The following is a guest post from Nicolas Rieul, chief strategy and marketing officer of mobile ad-tech company S4M.
Could Apple's Identifier for Advertisers (IDFA), invented in 2012 then followed by Google's Android and Microsoft Windows Phone, become the basis for a post-GDPR unified tracking standard that saves ad-tech?
Currently, 98% of smartphone users worldwide have a unique advertising ID. Android, iOS and Windows Phone collectively have the in-app footprint to serve as the basis for expanding unified consumer tracking to include mobile browsing and desktop as well. If these three tech giants would agree to extend their existing mobile advertising IDs to encompass web browsers and create a similar mechanism for desktop, they could establish a sustainable, post-cookie "new world order" that prioritizes consumer privacy while still allowing advertisers to pursue peak monetization. This would break down the silos between apps and web or desktop browsing, an elusive industry goal.
Easier user privacy control
With a higher level of collaboration, the current technology could enable a cohesive ecosystem that lets consumers go beyond the currently fragmented control of their data. User IDs could be applied to stitch together consumer consent control across smart TVs and desktop as well as smartphones and tablets, both app-based and web. Users would also be able to grant consent with a higher level of granularity on a platform-by-platform basis.
This brings us back to Apple. Remember at the beginning of this decade when Apple pulled the rug out from advertisers by not letting them use iPhone Unique Device Identifiers (UDID), the precursor to the IDFA, for consumer tracking? Apple has been nothing if not consistent over the years when it comes to prioritizing consumer privacy over the desires of marketers. When Apple gave up its ambitions for the iAd mobile ad network in 2016, its commitment to protecting consumers was further deepened as a major pillar of its corporate philosophy.
When Apple disallowed consumer tracking, many industry experts bemoaned the decision because of the practical elegance of the IDFA. Unlike the cookie, which was originally not designed for advertising purposes and became a technological hack by marketers, the Apple IDFA was initially crafted by engineers in Cupertino, California, for digital marketing purposes.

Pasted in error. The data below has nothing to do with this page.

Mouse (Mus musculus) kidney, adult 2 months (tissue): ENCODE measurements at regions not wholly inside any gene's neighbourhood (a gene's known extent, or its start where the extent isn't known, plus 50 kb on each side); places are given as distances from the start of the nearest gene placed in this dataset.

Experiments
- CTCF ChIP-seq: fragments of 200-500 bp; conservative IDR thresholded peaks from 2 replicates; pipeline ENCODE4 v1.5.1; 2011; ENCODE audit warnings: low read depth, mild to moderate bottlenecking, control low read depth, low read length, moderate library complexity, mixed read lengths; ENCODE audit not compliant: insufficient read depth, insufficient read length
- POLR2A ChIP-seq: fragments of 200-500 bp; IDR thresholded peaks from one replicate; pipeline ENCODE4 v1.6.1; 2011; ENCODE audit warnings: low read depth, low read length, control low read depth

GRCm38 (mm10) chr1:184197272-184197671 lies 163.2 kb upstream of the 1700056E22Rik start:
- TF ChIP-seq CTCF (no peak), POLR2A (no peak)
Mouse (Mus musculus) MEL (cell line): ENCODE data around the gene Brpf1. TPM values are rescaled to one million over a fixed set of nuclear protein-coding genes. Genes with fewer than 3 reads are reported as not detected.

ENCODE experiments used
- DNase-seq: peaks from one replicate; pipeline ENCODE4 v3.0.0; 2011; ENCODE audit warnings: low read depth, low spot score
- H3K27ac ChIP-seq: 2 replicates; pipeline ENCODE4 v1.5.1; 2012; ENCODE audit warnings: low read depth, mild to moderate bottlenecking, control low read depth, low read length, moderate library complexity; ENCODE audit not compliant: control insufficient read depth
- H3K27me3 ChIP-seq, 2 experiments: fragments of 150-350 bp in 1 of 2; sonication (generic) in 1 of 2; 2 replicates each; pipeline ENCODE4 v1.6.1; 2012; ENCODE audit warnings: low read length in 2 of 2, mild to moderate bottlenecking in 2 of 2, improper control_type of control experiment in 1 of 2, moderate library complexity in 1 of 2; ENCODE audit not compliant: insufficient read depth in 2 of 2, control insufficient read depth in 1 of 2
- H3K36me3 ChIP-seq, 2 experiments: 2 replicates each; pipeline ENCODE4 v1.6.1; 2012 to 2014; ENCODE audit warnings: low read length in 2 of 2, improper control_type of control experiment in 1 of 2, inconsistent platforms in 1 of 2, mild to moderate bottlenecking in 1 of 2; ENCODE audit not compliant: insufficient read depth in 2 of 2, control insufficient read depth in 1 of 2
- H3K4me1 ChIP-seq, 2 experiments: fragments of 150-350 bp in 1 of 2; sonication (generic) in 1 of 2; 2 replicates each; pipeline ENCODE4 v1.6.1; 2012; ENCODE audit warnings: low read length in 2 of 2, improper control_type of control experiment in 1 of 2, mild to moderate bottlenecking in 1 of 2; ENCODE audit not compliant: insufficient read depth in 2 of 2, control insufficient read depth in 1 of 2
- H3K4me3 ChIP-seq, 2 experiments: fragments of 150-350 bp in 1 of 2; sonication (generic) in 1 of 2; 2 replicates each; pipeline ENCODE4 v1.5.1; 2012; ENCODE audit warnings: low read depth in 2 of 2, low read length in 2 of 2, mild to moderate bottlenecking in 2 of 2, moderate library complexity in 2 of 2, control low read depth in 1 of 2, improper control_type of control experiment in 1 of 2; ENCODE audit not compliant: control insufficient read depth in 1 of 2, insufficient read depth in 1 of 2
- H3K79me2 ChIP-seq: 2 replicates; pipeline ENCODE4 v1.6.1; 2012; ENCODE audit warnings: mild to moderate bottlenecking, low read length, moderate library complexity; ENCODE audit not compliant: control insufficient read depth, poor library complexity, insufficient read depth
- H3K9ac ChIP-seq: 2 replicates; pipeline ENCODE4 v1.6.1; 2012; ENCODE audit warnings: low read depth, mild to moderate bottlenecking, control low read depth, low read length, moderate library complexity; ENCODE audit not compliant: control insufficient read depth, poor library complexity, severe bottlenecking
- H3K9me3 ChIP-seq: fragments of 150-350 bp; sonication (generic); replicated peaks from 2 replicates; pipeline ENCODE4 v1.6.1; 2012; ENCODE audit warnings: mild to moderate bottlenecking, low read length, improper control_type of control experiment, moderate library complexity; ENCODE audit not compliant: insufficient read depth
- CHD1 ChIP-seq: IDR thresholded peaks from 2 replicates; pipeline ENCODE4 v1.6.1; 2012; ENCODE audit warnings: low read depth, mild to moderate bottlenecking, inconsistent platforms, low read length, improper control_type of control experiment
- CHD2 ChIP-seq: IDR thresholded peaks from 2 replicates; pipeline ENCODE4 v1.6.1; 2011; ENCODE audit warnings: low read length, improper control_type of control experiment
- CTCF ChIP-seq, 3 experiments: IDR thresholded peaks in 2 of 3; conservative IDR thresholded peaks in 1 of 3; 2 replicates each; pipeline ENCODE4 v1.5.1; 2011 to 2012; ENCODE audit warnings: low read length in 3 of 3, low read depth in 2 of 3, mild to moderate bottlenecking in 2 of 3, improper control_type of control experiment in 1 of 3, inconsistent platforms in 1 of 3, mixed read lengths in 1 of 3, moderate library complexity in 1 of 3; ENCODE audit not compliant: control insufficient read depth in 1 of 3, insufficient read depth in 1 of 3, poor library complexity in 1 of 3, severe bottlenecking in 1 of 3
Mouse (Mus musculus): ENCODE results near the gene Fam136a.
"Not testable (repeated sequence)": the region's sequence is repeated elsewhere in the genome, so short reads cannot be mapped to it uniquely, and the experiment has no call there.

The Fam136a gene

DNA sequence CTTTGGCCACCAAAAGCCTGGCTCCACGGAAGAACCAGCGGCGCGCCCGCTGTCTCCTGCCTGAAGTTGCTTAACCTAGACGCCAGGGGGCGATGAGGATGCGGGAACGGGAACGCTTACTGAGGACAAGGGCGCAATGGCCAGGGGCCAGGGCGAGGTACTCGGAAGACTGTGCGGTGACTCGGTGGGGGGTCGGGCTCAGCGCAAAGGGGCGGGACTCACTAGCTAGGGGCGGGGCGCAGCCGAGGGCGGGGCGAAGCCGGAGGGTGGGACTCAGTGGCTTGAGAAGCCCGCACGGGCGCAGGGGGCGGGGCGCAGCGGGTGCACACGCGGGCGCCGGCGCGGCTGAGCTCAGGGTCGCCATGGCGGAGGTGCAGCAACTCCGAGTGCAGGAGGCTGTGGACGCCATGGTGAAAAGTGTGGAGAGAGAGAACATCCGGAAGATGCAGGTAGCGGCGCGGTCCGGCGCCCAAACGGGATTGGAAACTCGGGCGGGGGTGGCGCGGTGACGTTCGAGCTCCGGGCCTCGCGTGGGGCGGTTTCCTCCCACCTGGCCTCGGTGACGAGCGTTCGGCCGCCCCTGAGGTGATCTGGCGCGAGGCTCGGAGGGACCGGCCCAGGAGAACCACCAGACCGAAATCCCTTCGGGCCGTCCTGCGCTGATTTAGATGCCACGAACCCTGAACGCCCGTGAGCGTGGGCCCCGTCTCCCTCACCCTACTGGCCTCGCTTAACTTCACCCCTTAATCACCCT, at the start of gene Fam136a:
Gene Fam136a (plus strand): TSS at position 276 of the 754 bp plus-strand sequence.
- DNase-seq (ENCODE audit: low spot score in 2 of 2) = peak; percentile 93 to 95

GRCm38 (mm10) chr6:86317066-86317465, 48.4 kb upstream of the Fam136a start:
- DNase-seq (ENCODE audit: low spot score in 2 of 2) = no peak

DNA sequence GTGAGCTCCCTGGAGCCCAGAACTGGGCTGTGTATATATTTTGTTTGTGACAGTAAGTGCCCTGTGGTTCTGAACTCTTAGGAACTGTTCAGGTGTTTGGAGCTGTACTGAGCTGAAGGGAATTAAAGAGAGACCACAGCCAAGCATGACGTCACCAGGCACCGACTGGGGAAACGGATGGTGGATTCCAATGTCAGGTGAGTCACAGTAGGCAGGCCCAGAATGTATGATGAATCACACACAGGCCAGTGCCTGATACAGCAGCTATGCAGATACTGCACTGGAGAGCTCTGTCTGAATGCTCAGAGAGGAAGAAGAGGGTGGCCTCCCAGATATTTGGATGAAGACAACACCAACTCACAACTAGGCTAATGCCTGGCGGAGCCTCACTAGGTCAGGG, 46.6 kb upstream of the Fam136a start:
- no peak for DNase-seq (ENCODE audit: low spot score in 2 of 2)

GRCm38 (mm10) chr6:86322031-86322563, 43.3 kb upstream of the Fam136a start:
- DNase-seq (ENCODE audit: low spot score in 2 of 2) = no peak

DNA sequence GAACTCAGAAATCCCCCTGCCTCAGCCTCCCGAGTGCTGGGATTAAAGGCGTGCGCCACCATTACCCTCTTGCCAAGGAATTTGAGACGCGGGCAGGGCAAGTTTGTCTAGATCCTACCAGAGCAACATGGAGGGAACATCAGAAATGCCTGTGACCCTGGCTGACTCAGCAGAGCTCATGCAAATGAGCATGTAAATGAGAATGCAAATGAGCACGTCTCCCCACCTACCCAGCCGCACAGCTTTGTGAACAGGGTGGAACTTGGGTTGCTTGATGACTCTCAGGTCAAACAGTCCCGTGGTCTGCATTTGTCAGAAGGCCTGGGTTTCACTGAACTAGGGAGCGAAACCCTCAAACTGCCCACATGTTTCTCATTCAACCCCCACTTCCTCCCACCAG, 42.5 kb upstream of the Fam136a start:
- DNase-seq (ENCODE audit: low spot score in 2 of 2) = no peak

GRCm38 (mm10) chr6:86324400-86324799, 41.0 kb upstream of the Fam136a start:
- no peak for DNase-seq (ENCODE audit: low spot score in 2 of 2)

The IDFA links all of the user's applications for advertising purposes only and promotes a more privacy-oriented version of consumer tracking than the vulnerable cookie-based system.
So far, two of the major internet browser companies, Apple and Mozilla, have reduced support for cookie-based tracking on their Safari (Apple's Intelligent Tracking Prevention, ITP) and Firefox (Enhanced Tracking Protection, ETP) browsers, respectively. Meanwhile, Google recently revealed its own intentions regarding its market-leading Chrome browser, the impact of which remains to be seen. In any case, the drumbeat for increased governmental regulation gets louder.
Benefit to the walled gardens
The walled gardens' dominant stranglehold on the programmatic marketplace has not come without a cost. They have been assailed by a relentless stream of bad press for an array of issues including their often heavy-handed, monopolistic practices. While they aren't too big to ever fail, it's in their best interest to turn around the negative narratives that have dogged them recently.
For Google, the crafting of an advertising ID that unifies apps with mobile web along with a similar mechanism on desktop would go a long way in resisting any future antitrust forces. In this manner, Google would gain a big PR win and not relinquish its dominant hold on market share while avoiding antitrust headaches.
As for Apple, CEO Tim Cook has the opportunity to have his cake and eat it too. Without veering away from his brand's unshakeable devotion to user privacy, he can step to the fore as one of the guys that saved ad-tech and made the marketplace more efficient, safe and remunerative. Not a bad legacy, if you ask me.
These actions could set the stage for a group like the IAB Tech Lab and its Digitrust initiative to push the notion and reality of a universal advertising ID forward, ultimately leading to the creation of a neutral, nonprofit-supported product that's not reliant on the cooperation of a powerful commercial player. This level of unprecedented collaboration could breathe new life into ad-tech and benefit all players, including the walled gardens.